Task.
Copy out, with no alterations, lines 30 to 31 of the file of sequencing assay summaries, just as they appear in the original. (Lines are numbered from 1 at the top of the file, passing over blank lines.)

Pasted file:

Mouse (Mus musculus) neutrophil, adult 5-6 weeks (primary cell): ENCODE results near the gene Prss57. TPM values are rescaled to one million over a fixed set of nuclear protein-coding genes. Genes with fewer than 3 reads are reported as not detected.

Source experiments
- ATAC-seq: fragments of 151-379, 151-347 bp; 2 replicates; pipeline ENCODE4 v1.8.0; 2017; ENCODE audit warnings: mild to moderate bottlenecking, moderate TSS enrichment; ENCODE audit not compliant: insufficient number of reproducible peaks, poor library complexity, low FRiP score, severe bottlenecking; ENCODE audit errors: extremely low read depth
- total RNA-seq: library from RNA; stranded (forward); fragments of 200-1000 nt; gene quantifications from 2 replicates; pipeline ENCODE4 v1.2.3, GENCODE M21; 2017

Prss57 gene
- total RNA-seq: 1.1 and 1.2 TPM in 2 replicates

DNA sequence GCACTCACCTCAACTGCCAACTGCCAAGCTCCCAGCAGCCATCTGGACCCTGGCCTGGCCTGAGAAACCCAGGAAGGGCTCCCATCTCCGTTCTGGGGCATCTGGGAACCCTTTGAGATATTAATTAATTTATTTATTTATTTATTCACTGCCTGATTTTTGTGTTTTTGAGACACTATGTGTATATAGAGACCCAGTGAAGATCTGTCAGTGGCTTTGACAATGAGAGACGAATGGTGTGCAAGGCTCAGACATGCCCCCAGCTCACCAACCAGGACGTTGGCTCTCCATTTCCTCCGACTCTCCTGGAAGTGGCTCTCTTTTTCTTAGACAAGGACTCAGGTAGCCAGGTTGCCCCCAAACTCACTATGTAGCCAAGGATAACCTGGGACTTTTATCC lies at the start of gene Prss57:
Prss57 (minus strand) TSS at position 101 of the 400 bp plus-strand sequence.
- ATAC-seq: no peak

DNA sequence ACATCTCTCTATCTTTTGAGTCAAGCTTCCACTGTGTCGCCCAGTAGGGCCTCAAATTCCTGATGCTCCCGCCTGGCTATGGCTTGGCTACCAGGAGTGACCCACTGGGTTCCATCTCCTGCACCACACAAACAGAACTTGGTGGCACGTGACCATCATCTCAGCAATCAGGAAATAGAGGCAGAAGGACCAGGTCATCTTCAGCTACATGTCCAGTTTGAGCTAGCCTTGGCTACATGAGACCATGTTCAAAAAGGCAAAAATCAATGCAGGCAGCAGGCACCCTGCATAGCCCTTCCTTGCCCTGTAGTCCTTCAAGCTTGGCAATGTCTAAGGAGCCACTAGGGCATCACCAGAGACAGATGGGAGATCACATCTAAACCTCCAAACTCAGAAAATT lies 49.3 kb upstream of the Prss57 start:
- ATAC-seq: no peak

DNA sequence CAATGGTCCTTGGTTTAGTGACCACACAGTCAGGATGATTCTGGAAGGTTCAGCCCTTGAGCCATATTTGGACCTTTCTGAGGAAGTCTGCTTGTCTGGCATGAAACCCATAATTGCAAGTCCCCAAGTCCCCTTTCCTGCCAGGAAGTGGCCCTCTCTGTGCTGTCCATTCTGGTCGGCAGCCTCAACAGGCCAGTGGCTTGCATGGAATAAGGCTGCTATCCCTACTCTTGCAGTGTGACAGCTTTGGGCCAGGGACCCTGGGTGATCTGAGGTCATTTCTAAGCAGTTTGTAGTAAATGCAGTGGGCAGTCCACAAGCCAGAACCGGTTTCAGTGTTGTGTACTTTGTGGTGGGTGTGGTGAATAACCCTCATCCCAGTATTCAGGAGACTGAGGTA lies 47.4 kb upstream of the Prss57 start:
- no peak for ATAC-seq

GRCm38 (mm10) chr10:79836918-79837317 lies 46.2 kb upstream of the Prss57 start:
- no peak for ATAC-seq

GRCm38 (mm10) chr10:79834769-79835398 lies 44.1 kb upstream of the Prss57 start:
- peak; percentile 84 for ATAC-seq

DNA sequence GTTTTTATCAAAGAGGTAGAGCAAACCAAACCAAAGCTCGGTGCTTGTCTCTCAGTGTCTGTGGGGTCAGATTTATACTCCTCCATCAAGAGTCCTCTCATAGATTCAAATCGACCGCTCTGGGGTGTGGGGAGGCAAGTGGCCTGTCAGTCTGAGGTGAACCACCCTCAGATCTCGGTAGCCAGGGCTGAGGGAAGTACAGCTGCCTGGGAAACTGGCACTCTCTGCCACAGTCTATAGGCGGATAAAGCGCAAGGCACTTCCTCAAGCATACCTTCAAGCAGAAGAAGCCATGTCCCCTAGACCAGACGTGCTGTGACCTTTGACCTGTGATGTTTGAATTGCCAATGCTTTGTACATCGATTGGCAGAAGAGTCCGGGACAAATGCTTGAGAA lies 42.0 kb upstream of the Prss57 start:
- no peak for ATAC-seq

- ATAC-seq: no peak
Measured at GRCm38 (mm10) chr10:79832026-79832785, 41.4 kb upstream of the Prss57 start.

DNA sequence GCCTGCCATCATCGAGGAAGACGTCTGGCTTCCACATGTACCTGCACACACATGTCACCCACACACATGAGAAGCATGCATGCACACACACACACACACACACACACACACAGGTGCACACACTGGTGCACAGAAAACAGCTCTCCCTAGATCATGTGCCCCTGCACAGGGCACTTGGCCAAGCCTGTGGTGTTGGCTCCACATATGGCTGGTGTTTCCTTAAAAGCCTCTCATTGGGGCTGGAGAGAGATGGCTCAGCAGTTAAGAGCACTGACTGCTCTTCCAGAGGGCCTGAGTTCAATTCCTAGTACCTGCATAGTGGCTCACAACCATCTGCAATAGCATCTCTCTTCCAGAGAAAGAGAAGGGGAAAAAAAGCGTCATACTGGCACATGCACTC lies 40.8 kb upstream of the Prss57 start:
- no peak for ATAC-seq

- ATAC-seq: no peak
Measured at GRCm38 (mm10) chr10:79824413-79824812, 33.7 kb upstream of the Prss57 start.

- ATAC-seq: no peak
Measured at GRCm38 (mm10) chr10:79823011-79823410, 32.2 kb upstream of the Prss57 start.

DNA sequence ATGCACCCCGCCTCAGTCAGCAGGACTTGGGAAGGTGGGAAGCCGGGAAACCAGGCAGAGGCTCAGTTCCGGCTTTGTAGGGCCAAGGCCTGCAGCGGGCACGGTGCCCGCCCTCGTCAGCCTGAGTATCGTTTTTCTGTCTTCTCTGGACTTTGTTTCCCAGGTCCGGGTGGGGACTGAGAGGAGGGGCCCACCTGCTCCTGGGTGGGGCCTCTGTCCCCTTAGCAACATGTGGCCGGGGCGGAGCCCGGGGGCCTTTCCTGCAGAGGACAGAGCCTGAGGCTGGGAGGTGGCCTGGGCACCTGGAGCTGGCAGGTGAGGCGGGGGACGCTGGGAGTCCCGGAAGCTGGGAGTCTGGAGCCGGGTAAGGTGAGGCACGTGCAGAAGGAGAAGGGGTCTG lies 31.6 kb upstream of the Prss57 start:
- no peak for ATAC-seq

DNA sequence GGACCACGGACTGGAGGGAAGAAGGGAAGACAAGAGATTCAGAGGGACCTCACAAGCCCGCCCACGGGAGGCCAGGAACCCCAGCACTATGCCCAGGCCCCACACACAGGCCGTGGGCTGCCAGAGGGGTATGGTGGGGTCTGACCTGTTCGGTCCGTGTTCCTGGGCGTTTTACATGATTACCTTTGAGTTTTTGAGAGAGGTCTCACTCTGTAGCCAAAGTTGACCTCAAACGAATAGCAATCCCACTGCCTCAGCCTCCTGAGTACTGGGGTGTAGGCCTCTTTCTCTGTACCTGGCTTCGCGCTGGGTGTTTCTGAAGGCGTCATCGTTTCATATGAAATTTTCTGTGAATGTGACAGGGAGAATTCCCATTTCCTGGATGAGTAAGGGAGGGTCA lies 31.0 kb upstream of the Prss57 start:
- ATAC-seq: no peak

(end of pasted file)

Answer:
DNA sequence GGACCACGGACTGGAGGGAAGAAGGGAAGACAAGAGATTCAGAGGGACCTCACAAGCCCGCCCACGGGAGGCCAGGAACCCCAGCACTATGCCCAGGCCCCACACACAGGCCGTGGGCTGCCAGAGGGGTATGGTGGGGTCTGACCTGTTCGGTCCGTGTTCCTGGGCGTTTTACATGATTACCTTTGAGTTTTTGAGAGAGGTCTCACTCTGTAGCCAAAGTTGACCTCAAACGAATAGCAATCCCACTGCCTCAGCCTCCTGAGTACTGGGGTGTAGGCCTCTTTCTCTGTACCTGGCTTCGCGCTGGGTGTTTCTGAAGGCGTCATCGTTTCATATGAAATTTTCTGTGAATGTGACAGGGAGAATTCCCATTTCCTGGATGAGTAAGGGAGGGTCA lies 31.0 kb upstream of the Prss57 start:
- ATAC-seq: no peak